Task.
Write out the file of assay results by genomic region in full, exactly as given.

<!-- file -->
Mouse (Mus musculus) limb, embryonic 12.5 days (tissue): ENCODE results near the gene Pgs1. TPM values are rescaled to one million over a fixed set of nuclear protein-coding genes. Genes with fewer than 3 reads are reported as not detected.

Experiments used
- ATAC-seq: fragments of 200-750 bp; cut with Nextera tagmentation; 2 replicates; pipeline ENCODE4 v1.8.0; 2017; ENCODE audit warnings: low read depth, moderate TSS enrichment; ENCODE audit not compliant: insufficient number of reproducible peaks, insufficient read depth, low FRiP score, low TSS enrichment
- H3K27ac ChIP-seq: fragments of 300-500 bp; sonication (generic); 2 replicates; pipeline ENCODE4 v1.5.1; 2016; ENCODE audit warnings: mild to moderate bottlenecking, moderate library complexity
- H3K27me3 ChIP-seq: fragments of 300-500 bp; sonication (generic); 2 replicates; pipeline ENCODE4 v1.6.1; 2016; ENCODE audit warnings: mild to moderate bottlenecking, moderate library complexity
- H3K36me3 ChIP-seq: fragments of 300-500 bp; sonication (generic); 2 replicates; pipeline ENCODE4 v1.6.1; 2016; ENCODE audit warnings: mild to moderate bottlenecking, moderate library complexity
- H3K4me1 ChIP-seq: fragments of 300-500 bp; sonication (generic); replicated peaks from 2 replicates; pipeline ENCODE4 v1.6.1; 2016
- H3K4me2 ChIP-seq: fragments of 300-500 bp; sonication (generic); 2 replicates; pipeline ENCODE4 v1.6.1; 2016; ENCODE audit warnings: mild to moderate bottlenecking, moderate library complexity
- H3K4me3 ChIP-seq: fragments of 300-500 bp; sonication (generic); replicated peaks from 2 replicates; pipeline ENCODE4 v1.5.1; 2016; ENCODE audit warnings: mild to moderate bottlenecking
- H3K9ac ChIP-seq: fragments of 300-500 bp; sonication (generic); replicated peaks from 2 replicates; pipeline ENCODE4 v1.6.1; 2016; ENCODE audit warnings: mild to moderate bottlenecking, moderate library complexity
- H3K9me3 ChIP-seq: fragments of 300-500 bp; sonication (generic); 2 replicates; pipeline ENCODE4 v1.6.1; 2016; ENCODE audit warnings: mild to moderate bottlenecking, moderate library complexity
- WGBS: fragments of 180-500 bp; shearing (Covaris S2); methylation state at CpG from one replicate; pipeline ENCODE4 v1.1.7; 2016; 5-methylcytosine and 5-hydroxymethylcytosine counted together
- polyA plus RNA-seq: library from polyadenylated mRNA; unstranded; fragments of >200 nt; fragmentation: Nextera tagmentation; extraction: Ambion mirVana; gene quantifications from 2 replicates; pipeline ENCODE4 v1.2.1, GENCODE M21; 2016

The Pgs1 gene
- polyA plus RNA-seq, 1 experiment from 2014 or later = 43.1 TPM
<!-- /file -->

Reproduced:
Mouse (Mus musculus) limb, embryonic 12.5 days (tissue): ENCODE results near the gene Pgs1. TPM values are rescaled to one million over a fixed set of nuclear protein-coding genes. Genes with fewer than 3 reads are reported as not detected.

Experiments used
- ATAC-seq: fragments of 200-750 bp; cut with Nextera tagmentation; 2 replicates; pipeline ENCODE4 v1.8.0; 2017; ENCODE audit warnings: low read depth, moderate TSS enrichment; ENCODE audit not compliant: insufficient number of reproducible peaks, insufficient read depth, low FRiP score, low TSS enrichment
- H3K27ac ChIP-seq: fragments of 300-500 bp; sonication (generic); 2 replicates; pipeline ENCODE4 v1.5.1; 2016; ENCODE audit warnings: mild to moderate bottlenecking, moderate library complexity
- H3K27me3 ChIP-seq: fragments of 300-500 bp; sonication (generic); 2 replicates; pipeline ENCODE4 v1.6.1; 2016; ENCODE audit warnings: mild to moderate bottlenecking, moderate library complexity
- H3K36me3 ChIP-seq: fragments of 300-500 bp; sonication (generic); 2 replicates; pipeline ENCODE4 v1.6.1; 2016; ENCODE audit warnings: mild to moderate bottlenecking, moderate library complexity
- H3K4me1 ChIP-seq: fragments of 300-500 bp; sonication (generic); replicated peaks from 2 replicates; pipeline ENCODE4 v1.6.1; 2016
- H3K4me2 ChIP-seq: fragments of 300-500 bp; sonication (generic); 2 replicates; pipeline ENCODE4 v1.6.1; 2016; ENCODE audit warnings: mild to moderate bottlenecking, moderate library complexity
- H3K4me3 ChIP-seq: fragments of 300-500 bp; sonication (generic); replicated peaks from 2 replicates; pipeline ENCODE4 v1.5.1; 2016; ENCODE audit warnings: mild to moderate bottlenecking
- H3K9ac ChIP-seq: fragments of 300-500 bp; sonication (generic); replicated peaks from 2 replicates; pipeline ENCODE4 v1.6.1; 2016; ENCODE audit warnings: mild to moderate bottlenecking, moderate library complexity
- H3K9me3 ChIP-seq: fragments of 300-500 bp; sonication (generic); 2 replicates; pipeline ENCODE4 v1.6.1; 2016; ENCODE audit warnings: mild to moderate bottlenecking, moderate library complexity
- WGBS: fragments of 180-500 bp; shearing (Covaris S2); methylation state at CpG from one replicate; pipeline ENCODE4 v1.1.7; 2016; 5-methylcytosine and 5-hydroxymethylcytosine counted together
- polyA plus RNA-seq: library from polyadenylated mRNA; unstranded; fragments of >200 nt; fragmentation: Nextera tagmentation; extraction: Ambion mirVana; gene quantifications from 2 replicates; pipeline ENCODE4 v1.2.1, GENCODE M21; 2016

The Pgs1 gene
- polyA plus RNA-seq, 1 experiment from 2014 or later = 43.1 TPM